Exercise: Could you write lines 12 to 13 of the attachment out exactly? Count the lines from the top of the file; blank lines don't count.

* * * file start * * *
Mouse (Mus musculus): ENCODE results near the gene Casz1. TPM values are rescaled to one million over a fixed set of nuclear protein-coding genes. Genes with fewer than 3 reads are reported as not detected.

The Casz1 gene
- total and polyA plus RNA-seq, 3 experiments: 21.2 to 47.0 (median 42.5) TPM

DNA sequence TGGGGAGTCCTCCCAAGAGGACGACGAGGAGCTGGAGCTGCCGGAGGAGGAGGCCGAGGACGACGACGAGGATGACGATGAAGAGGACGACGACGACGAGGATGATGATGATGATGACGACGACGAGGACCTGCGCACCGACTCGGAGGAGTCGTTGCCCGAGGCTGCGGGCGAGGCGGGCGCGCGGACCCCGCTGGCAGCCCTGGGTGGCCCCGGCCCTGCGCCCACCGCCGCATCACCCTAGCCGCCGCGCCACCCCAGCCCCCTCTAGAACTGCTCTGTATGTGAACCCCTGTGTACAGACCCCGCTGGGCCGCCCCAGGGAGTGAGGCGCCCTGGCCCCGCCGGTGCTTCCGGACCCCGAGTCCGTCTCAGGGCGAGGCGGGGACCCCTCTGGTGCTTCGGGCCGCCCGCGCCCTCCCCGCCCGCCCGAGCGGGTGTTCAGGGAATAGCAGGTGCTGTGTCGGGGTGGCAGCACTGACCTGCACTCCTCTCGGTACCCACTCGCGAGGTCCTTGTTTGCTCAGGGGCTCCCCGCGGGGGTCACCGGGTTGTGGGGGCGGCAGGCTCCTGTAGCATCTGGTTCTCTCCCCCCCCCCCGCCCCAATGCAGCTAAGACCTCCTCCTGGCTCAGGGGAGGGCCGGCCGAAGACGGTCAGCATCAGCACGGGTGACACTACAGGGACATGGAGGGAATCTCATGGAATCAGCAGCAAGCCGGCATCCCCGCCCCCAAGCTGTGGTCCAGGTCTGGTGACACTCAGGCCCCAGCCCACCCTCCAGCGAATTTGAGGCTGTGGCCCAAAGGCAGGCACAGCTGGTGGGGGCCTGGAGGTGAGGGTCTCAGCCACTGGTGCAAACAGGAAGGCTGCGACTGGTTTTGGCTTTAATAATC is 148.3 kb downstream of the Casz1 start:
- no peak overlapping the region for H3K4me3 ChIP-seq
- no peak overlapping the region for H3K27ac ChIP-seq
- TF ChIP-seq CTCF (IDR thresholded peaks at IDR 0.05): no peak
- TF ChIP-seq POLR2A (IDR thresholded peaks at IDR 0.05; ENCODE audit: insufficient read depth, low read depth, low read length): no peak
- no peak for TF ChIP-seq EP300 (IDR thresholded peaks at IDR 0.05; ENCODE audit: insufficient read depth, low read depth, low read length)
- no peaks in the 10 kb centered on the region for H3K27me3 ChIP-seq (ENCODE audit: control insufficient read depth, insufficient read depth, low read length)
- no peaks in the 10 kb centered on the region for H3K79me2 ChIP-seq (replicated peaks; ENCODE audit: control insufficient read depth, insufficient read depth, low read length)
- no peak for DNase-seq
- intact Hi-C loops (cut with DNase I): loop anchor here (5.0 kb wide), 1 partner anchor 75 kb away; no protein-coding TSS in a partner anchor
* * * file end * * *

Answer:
- no peak for DNase-seq
- intact Hi-C loops (cut with DNase I): loop anchor here (5.0 kb wide), 1 partner anchor 75 kb away; no protein-coding TSS in a partner anchor